pages = "1093--1122",
journal = "Behaviour",
issn = "0005-7959",
publisher = "Brill",
number = "pt. 8",

}

RIS

TY - GEN

T1 - Degradation of rufous-and-white wren songs in a neotropical dry forest: effects of sex, song post height, and receiver height

AU - Barker, Nicole

AU - Dabelsteen, Torben

AU - Mennill, D.

N1 - LONG-RANGE COMMUNICATION; SOUND-TRANSMISSION; THRYOTHORUS-RUFALBUS; DUETTING BEHAVIOR; PROPAGATION; VOCALIZATIONS; BIRDS; REVERBERATIONS; TROGLODYTES; ADAPTATIONS

PY - 2009

Y1 - 2009

N2 - Abstract: We performed a song transmission experiment to investigate the effects of distance, song post height, receiver perch height, signaller sex, and microhabitat on song degradation in rufous-and-white wrens (Thryothorus rufalbus), a neotropical duetting songbird. We quantified the effects of these factors on excess attenuation, signal-to-noise ratio, tail-to-signal ratio, and blur ratio of male and female songs. As expected, song degradation increased with distance between signaller and receiver. Songs transmitted best when emitted from moderate heights (5-7 m), although this pattern varied with receiver distance, receiver height and microhabitat. The patterns regarding receiver height were subtle and inconsistent, but receivers may maximise their ability to hear male and female songs when perched at a height of 7 m and 5 m, respectively. Female songs were generally more degraded than male songs. Rufous-and-white wren songs appeared more attenuated in open field than forest habitats, but microhabitat conditions within the forests exerted a strong influence on song degradation. These findings match previous studies showing an effect of distance, song post height, and habitat, but contrast with other research by showing a minimal effect of receiver perch height. This study represents the first detailed investigation of differences in song transmission between males and females.

AB - Abstract: We performed a song transmission experiment to investigate the effects of distance, song post height, receiver perch height, signaller sex, and microhabitat on song degradation in rufous-and-white wrens (Thryothorus rufalbus), a neotropical duetting songbird. We quantified the effects of these factors on excess attenuation, signal-to-noise ratio, tail-to-signal ratio, and blur ratio of male and female songs. As expected, song degradation increased with distance between signaller and receiver. Songs transmitted best when emitted from moderate heights (5-7 m), although this pattern varied with receiver distance, receiver height and microhabitat. The patterns regarding receiver height were subtle and inconsistent, but receivers may maximise their ability to hear male and female songs when perched at a height of 7 m and 5 m, respectively. Female songs were generally more degraded than male songs. Rufous-and-white wren songs appeared more attenuated in open field than forest habitats, but microhabitat conditions within the forests exerted a strong influence on song degradation. These findings match previous studies showing an effect of distance, song post height, and habitat, but contrast with other research by showing a minimal effect of receiver perch height. This study represents the first detailed investigation of differences in song transmission between males and females.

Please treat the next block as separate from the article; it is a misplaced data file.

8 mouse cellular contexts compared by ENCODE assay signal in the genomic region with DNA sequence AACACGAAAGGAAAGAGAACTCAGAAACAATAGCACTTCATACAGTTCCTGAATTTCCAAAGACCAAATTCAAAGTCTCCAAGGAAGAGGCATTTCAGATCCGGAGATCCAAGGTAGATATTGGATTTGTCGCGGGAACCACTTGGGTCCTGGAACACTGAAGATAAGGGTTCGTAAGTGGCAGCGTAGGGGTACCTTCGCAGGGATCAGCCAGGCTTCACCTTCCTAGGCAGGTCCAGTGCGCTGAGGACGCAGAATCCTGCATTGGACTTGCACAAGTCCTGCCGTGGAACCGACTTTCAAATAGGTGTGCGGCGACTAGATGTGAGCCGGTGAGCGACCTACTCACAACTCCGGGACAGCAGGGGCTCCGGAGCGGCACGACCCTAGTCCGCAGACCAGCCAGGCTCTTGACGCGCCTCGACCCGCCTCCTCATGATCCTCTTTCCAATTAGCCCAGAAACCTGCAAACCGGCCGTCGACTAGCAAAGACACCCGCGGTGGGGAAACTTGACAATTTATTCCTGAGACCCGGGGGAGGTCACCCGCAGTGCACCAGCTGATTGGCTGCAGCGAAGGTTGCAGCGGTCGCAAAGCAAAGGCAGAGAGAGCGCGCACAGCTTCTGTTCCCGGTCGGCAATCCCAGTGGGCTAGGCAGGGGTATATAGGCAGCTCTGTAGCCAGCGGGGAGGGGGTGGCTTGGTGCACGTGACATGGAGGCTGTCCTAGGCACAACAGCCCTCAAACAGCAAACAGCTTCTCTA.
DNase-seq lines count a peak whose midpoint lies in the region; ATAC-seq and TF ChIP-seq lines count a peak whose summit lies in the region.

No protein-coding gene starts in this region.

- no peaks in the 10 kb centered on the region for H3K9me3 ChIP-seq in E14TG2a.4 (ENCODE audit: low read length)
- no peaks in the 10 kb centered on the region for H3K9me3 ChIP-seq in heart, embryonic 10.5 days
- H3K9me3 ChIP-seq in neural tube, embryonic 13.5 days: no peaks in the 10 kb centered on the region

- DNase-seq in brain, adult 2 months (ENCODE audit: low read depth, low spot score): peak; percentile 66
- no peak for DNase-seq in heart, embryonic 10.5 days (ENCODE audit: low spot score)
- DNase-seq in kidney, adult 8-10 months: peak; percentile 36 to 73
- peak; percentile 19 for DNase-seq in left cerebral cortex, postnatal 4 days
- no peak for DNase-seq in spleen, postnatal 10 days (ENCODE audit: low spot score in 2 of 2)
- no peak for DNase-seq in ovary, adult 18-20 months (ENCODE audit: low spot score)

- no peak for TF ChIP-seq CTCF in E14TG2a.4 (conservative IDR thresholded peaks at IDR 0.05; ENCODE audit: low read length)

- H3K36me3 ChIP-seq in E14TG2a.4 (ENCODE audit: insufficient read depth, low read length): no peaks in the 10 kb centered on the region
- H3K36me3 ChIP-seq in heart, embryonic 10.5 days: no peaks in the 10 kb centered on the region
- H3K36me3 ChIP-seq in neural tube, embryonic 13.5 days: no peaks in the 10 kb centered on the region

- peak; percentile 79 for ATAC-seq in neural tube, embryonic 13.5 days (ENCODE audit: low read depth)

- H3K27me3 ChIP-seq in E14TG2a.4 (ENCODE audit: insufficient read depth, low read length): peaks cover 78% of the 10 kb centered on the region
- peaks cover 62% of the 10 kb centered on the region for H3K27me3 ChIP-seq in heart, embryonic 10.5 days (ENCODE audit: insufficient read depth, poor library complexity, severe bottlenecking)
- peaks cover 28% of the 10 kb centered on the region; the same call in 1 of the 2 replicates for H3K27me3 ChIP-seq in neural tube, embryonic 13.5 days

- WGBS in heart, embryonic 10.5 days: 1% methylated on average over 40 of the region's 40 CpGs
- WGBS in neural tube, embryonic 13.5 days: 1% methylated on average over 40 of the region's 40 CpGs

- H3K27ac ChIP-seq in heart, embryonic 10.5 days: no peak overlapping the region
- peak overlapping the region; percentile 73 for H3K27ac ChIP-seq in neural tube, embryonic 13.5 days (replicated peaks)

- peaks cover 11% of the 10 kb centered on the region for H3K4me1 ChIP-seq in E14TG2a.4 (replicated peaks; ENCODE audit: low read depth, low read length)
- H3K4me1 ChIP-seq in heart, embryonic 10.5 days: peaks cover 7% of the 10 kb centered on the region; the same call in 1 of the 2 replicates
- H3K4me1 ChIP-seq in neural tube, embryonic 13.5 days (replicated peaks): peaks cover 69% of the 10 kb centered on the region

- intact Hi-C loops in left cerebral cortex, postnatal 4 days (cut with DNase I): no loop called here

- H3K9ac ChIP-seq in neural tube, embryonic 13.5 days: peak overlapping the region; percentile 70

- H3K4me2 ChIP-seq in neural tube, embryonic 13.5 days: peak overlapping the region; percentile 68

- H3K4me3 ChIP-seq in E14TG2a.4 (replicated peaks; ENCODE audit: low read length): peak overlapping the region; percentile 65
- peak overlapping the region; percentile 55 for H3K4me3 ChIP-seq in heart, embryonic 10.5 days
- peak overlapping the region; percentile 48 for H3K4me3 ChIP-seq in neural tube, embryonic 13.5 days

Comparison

U2 - 10.1163/156853909X406446

DO - 10.1163/156853909X406446

M3 - Conference article

SP - 1093

EP - 1122

JO - Behaviour

JF - Behaviour

SN - 0005-7959

IS - pt. 8

Y2 - 9 August 2008 through 15 August 2008

ER -

ID: 10482967